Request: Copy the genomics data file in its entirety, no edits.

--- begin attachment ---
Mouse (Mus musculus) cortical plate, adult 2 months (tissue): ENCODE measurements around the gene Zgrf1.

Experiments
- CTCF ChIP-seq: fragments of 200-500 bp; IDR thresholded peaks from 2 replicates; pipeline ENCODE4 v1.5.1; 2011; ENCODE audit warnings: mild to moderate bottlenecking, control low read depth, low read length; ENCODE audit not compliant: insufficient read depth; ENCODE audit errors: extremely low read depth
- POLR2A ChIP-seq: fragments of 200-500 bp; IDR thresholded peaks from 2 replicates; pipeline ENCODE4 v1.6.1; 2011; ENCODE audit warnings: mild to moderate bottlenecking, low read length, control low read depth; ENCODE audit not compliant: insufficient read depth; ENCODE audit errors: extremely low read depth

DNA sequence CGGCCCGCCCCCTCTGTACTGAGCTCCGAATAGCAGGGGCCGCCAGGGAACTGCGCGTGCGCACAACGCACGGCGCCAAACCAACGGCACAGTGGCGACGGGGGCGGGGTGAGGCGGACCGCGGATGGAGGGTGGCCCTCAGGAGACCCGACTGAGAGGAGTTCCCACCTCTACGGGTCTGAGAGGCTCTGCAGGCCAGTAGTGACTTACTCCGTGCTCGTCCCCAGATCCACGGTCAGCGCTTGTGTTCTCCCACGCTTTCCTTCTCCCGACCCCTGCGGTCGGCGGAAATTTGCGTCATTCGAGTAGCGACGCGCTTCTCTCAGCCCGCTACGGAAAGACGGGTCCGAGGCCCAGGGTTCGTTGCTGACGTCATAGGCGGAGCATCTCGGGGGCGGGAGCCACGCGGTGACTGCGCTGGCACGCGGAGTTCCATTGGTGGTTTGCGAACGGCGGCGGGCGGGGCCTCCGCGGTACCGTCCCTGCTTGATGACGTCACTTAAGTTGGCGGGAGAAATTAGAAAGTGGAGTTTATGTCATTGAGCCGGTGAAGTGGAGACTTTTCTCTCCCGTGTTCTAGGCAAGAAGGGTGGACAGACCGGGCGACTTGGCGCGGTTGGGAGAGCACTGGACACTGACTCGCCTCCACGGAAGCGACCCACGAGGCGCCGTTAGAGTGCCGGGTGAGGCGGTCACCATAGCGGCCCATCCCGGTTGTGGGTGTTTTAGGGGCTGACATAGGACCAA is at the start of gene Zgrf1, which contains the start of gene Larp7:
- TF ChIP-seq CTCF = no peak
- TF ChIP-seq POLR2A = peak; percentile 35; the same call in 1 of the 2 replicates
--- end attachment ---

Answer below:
Mouse (Mus musculus) cortical plate, adult 2 months (tissue): ENCODE measurements around the gene Zgrf1.

Experiments
- CTCF ChIP-seq: fragments of 200-500 bp; IDR thresholded peaks from 2 replicates; pipeline ENCODE4 v1.5.1; 2011; ENCODE audit warnings: mild to moderate bottlenecking, control low read depth, low read length; ENCODE audit not compliant: insufficient read depth; ENCODE audit errors: extremely low read depth
- POLR2A ChIP-seq: fragments of 200-500 bp; IDR thresholded peaks from 2 replicates; pipeline ENCODE4 v1.6.1; 2011; ENCODE audit warnings: mild to moderate bottlenecking, low read length, control low read depth; ENCODE audit not compliant: insufficient read depth; ENCODE audit errors: extremely low read depth

DNA sequence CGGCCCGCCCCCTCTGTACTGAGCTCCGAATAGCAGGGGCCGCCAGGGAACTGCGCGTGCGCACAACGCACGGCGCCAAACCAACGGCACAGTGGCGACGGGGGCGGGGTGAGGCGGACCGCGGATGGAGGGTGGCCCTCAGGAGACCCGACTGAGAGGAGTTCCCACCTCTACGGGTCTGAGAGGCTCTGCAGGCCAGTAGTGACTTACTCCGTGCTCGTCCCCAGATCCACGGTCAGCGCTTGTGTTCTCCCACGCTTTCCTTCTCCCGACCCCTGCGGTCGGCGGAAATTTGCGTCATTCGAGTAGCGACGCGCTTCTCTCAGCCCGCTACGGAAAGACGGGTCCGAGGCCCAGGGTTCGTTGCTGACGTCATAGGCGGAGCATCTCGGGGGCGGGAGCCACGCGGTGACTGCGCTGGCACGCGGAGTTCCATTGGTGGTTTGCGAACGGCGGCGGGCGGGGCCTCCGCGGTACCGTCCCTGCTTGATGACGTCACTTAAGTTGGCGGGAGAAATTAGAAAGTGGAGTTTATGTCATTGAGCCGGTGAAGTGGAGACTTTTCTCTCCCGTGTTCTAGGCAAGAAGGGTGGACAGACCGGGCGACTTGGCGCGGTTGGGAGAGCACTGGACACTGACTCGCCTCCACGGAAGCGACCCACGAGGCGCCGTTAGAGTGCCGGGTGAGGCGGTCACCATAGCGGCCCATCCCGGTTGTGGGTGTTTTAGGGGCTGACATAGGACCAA is at the start of gene Zgrf1, which contains the start of gene Larp7:
- TF ChIP-seq CTCF = no peak
- TF ChIP-seq POLR2A = peak; percentile 35; the same call in 1 of the 2 replicates